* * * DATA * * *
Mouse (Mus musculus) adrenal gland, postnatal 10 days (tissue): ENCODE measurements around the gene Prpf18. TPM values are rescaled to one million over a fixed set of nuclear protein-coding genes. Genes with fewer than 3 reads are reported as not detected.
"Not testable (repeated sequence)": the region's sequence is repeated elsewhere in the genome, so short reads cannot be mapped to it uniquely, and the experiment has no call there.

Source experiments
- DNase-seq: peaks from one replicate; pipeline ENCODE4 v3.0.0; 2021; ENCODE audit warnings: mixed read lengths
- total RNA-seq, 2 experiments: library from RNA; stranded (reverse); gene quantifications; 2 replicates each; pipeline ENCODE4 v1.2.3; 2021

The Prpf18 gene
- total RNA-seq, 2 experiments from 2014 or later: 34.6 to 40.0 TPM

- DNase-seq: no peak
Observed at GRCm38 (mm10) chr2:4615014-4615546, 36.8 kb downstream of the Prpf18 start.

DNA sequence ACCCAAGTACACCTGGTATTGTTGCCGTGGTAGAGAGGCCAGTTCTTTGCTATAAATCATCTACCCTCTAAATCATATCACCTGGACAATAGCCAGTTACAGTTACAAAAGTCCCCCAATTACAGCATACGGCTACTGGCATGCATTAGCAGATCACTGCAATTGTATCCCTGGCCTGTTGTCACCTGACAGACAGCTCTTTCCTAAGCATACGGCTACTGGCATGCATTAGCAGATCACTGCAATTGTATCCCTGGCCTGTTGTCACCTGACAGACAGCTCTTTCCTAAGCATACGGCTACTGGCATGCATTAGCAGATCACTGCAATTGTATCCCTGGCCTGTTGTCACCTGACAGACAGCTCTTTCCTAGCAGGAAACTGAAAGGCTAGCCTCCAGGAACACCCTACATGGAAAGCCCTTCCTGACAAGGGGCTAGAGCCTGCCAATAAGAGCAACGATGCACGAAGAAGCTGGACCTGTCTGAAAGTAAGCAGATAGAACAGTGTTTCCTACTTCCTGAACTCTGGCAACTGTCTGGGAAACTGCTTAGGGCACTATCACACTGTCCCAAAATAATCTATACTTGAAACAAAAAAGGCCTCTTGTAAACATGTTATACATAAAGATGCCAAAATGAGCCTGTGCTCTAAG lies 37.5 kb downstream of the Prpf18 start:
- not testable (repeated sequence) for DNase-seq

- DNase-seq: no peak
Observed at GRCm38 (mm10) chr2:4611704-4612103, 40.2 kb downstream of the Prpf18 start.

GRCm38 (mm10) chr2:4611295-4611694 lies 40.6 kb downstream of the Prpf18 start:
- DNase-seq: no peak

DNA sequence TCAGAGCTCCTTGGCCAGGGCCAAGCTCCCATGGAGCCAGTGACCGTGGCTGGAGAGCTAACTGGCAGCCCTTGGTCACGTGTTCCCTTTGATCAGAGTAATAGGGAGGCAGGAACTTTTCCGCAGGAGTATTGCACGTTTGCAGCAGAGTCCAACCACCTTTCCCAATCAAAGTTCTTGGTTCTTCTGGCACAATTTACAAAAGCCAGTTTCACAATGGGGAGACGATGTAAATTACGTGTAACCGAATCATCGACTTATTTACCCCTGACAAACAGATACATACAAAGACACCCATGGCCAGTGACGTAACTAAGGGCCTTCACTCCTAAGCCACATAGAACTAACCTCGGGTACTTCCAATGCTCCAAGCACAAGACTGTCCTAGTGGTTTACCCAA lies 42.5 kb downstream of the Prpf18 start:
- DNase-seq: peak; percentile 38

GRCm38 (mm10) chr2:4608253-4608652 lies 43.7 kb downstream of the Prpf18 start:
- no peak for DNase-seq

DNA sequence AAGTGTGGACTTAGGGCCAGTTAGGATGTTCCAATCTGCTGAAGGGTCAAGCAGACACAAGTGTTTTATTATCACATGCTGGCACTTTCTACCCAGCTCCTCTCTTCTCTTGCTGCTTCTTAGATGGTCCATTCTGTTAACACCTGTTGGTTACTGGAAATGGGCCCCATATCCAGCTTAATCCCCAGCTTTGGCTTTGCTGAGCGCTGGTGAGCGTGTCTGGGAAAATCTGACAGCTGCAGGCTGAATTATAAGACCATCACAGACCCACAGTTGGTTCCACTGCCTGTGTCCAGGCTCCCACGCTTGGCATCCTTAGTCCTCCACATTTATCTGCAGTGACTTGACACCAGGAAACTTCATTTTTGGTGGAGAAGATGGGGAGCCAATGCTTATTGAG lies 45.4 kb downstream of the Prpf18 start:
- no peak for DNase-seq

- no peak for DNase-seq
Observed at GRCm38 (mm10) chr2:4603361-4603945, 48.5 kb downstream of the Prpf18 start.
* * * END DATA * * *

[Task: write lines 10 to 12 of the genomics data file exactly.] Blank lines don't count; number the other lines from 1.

DNA sequence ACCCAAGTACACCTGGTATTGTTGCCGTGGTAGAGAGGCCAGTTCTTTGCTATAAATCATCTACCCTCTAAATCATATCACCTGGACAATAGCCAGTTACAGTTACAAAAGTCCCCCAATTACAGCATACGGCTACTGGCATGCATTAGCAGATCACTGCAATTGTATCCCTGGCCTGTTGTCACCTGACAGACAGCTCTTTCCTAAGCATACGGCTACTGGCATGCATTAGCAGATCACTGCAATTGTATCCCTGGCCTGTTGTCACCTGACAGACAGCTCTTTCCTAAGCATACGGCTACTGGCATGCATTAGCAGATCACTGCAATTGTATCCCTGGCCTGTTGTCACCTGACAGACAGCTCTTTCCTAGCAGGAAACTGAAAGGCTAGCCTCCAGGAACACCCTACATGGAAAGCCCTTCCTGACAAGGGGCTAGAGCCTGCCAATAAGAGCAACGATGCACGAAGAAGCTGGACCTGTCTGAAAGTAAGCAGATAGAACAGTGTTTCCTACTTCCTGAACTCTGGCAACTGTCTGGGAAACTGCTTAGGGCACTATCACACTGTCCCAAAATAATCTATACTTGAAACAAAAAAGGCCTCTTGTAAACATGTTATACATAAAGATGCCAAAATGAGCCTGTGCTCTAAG lies 37.5 kb downstream of the Prpf18 start:
- not testable (repeated sequence) for DNase-seq

- DNase-seq: no peak